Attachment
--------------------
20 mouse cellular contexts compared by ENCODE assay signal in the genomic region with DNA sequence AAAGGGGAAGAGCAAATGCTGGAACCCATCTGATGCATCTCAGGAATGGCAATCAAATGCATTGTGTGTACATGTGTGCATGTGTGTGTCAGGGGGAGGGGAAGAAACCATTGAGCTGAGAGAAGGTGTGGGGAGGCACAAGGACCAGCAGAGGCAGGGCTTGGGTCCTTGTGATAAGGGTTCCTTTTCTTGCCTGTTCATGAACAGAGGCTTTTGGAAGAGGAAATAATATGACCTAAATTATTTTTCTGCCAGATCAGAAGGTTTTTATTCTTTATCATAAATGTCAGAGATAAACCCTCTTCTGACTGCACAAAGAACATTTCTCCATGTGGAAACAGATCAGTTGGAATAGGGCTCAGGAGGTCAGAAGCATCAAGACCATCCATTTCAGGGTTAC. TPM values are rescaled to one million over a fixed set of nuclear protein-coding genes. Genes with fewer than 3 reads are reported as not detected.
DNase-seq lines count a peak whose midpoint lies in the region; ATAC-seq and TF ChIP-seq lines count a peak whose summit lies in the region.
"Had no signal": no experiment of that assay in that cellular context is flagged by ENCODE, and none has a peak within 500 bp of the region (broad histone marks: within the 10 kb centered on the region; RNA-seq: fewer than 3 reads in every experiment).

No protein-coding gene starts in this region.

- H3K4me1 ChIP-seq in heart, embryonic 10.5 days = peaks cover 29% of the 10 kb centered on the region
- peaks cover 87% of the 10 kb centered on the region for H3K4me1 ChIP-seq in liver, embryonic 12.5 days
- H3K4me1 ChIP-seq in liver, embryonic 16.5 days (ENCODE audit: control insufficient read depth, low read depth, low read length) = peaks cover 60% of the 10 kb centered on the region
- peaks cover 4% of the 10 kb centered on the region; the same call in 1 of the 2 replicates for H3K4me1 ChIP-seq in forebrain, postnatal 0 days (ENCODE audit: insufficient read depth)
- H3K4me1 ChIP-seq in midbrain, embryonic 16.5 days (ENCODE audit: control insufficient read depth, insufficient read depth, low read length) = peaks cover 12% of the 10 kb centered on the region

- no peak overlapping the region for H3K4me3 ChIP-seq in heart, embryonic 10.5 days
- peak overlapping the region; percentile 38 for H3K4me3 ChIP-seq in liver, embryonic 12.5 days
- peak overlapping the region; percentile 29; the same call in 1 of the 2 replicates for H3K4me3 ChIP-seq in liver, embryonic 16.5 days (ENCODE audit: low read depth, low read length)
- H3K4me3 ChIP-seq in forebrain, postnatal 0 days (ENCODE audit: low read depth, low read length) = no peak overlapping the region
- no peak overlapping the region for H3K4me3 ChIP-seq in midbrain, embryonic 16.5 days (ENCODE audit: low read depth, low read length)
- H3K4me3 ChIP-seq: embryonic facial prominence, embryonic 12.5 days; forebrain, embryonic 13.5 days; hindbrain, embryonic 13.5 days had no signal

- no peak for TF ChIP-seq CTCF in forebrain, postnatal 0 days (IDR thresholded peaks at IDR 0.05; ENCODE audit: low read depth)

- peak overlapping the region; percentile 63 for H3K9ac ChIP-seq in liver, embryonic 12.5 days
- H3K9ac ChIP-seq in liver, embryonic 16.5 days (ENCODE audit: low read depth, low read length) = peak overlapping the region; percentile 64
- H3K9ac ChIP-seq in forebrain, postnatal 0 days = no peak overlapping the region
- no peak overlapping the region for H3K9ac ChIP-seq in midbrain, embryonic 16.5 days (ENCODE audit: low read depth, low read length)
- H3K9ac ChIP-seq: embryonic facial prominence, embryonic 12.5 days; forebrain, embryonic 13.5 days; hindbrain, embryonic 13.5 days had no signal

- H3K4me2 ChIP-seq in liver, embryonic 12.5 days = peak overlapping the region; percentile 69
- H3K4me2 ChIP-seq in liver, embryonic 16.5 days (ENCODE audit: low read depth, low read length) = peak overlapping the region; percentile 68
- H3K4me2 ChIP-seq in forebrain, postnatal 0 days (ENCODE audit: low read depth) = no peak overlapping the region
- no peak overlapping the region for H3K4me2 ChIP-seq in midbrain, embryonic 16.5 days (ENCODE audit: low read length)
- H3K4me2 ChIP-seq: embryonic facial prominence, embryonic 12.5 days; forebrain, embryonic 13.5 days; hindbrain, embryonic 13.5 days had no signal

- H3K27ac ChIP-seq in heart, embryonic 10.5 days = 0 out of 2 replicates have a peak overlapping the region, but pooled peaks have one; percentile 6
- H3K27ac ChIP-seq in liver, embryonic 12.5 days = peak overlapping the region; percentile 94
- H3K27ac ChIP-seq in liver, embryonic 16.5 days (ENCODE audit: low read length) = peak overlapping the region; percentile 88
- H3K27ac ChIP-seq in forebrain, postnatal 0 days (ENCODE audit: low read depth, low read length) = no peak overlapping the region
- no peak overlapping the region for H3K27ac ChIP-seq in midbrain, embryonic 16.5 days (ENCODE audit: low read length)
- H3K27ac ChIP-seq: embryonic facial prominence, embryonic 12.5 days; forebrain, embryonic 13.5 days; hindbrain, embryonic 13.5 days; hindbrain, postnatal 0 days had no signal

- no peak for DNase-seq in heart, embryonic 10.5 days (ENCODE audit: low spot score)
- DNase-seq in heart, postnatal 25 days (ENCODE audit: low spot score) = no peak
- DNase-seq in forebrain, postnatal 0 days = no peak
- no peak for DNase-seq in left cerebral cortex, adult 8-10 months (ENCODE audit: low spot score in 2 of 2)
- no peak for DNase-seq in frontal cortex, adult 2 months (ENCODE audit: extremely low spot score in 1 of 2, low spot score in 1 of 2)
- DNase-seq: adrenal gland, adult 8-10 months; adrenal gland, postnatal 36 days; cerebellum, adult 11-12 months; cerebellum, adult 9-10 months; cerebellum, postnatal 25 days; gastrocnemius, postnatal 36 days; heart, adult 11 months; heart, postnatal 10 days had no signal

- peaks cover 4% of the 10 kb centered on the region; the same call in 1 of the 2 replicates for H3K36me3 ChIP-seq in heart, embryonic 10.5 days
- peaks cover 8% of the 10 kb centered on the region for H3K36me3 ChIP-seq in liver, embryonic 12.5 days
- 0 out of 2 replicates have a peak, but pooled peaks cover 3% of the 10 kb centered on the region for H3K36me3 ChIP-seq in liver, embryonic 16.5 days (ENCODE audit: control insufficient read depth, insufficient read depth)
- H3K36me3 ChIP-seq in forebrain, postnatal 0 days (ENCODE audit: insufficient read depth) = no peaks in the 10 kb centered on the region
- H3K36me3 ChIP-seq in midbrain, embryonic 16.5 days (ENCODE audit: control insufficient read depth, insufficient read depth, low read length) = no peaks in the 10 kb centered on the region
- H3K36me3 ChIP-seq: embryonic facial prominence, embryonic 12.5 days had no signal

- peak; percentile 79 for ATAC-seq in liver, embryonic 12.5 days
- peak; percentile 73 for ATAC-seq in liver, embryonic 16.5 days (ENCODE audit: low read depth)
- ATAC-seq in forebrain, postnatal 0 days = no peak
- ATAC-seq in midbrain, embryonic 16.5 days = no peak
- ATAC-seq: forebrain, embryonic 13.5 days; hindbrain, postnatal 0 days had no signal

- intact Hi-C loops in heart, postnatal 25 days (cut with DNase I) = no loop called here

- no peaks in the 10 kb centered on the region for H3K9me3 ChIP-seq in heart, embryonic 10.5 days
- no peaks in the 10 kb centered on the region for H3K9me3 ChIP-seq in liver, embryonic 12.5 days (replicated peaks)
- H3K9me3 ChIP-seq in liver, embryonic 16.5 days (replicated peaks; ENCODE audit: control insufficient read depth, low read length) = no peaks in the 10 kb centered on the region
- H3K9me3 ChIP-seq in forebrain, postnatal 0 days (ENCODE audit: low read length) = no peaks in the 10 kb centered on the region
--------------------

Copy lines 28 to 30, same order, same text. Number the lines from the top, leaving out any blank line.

- H3K27ac ChIP-seq in liver, embryonic 12.5 days = peak overlapping the region; percentile 94
- H3K27ac ChIP-seq in liver, embryonic 16.5 days (ENCODE audit: low read length) = peak overlapping the region; percentile 88
- H3K27ac ChIP-seq in forebrain, postnatal 0 days (ENCODE audit: low read depth, low read length) = no peak overlapping the region